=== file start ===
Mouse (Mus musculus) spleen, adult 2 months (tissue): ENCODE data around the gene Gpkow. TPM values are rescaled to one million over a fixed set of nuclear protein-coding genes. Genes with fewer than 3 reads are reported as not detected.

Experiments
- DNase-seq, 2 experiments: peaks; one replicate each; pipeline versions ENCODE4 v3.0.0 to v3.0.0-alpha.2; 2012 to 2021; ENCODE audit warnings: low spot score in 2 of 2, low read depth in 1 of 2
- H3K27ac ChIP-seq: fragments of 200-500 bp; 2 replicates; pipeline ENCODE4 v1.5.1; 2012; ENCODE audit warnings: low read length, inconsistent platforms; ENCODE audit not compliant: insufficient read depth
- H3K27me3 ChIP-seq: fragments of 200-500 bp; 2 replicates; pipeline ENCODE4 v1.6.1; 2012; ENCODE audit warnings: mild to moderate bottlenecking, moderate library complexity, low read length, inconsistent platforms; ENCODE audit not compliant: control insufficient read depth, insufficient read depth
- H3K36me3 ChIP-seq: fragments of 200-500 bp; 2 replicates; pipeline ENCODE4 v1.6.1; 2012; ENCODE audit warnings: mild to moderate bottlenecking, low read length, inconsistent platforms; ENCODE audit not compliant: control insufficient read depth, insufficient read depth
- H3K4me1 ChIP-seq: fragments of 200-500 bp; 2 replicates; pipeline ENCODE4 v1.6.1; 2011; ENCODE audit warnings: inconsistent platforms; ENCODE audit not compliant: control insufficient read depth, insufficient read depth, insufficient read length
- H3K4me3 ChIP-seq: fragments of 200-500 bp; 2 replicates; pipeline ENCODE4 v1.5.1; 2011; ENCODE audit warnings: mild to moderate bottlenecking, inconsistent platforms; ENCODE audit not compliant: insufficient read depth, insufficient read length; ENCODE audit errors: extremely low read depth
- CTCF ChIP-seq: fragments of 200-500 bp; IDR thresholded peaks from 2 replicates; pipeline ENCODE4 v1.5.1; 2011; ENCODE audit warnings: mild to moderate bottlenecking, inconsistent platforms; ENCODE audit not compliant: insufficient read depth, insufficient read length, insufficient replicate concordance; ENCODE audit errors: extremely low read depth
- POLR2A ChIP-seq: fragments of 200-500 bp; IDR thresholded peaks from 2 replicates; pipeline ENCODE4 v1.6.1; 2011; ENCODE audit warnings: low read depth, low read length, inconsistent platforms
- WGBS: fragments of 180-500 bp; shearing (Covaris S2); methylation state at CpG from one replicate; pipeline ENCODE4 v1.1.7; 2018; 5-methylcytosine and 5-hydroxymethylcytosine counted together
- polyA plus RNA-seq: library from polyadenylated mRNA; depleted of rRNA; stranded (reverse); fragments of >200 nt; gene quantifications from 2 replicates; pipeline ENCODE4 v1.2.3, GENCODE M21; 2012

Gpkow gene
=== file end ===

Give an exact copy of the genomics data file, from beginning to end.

Mouse (Mus musculus) spleen, adult 2 months (tissue): ENCODE data around the gene Gpkow. TPM values are rescaled to one million over a fixed set of nuclear protein-coding genes. Genes with fewer than 3 reads are reported as not detected.

Experiments
- DNase-seq, 2 experiments: peaks; one replicate each; pipeline versions ENCODE4 v3.0.0 to v3.0.0-alpha.2; 2012 to 2021; ENCODE audit warnings: low spot score in 2 of 2, low read depth in 1 of 2
- H3K27ac ChIP-seq: fragments of 200-500 bp; 2 replicates; pipeline ENCODE4 v1.5.1; 2012; ENCODE audit warnings: low read length, inconsistent platforms; ENCODE audit not compliant: insufficient read depth
- H3K27me3 ChIP-seq: fragments of 200-500 bp; 2 replicates; pipeline ENCODE4 v1.6.1; 2012; ENCODE audit warnings: mild to moderate bottlenecking, moderate library complexity, low read length, inconsistent platforms; ENCODE audit not compliant: control insufficient read depth, insufficient read depth
- H3K36me3 ChIP-seq: fragments of 200-500 bp; 2 replicates; pipeline ENCODE4 v1.6.1; 2012; ENCODE audit warnings: mild to moderate bottlenecking, low read length, inconsistent platforms; ENCODE audit not compliant: control insufficient read depth, insufficient read depth
- H3K4me1 ChIP-seq: fragments of 200-500 bp; 2 replicates; pipeline ENCODE4 v1.6.1; 2011; ENCODE audit warnings: inconsistent platforms; ENCODE audit not compliant: control insufficient read depth, insufficient read depth, insufficient read length
- H3K4me3 ChIP-seq: fragments of 200-500 bp; 2 replicates; pipeline ENCODE4 v1.5.1; 2011; ENCODE audit warnings: mild to moderate bottlenecking, inconsistent platforms; ENCODE audit not compliant: insufficient read depth, insufficient read length; ENCODE audit errors: extremely low read depth
- CTCF ChIP-seq: fragments of 200-500 bp; IDR thresholded peaks from 2 replicates; pipeline ENCODE4 v1.5.1; 2011; ENCODE audit warnings: mild to moderate bottlenecking, inconsistent platforms; ENCODE audit not compliant: insufficient read depth, insufficient read length, insufficient replicate concordance; ENCODE audit errors: extremely low read depth
- POLR2A ChIP-seq: fragments of 200-500 bp; IDR thresholded peaks from 2 replicates; pipeline ENCODE4 v1.6.1; 2011; ENCODE audit warnings: low read depth, low read length, inconsistent platforms
- WGBS: fragments of 180-500 bp; shearing (Covaris S2); methylation state at CpG from one replicate; pipeline ENCODE4 v1.1.7; 2018; 5-methylcytosine and 5-hydroxymethylcytosine counted together
- polyA plus RNA-seq: library from polyadenylated mRNA; depleted of rRNA; stranded (reverse); fragments of >200 nt; gene quantifications from 2 replicates; pipeline ENCODE4 v1.2.3, GENCODE M21; 2012

Gpkow gene